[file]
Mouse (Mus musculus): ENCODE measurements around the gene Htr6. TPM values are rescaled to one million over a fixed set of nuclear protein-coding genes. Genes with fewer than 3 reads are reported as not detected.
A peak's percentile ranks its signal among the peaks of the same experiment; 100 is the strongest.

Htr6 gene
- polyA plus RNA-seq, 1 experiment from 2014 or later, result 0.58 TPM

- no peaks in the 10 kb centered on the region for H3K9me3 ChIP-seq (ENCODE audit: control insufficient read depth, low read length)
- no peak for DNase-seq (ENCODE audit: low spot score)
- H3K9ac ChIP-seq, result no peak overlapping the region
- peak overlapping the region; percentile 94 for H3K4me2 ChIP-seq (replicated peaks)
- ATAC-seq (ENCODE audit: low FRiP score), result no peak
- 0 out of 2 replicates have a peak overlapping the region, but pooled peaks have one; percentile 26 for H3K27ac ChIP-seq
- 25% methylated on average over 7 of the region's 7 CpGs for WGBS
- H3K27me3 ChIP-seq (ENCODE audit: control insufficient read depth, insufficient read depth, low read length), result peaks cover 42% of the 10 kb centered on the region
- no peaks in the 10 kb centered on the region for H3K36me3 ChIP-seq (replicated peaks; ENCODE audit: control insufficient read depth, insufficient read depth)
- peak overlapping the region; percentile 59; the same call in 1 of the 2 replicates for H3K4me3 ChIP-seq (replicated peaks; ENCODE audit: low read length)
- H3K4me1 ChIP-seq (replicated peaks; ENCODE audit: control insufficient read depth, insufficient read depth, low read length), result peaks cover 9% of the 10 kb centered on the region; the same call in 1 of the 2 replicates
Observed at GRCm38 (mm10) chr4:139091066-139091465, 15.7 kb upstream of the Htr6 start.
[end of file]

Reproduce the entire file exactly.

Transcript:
Mouse (Mus musculus): ENCODE measurements around the gene Htr6. TPM values are rescaled to one million over a fixed set of nuclear protein-coding genes. Genes with fewer than 3 reads are reported as not detected.
A peak's percentile ranks its signal among the peaks of the same experiment; 100 is the strongest.

Htr6 gene
- polyA plus RNA-seq, 1 experiment from 2014 or later, result 0.58 TPM

- no peaks in the 10 kb centered on the region for H3K9me3 ChIP-seq (ENCODE audit: control insufficient read depth, low read length)
- no peak for DNase-seq (ENCODE audit: low spot score)
- H3K9ac ChIP-seq, result no peak overlapping the region
- peak overlapping the region; percentile 94 for H3K4me2 ChIP-seq (replicated peaks)
- ATAC-seq (ENCODE audit: low FRiP score), result no peak
- 0 out of 2 replicates have a peak overlapping the region, but pooled peaks have one; percentile 26 for H3K27ac ChIP-seq
- 25% methylated on average over 7 of the region's 7 CpGs for WGBS
- H3K27me3 ChIP-seq (ENCODE audit: control insufficient read depth, insufficient read depth, low read length), result peaks cover 42% of the 10 kb centered on the region
- no peaks in the 10 kb centered on the region for H3K36me3 ChIP-seq (replicated peaks; ENCODE audit: control insufficient read depth, insufficient read depth)
- peak overlapping the region; percentile 59; the same call in 1 of the 2 replicates for H3K4me3 ChIP-seq (replicated peaks; ENCODE audit: low read length)
- H3K4me1 ChIP-seq (replicated peaks; ENCODE audit: control insufficient read depth, insufficient read depth, low read length), result peaks cover 9% of the 10 kb centered on the region; the same call in 1 of the 2 replicates
Observed at GRCm38 (mm10) chr4:139091066-139091465, 15.7 kb upstream of the Htr6 start.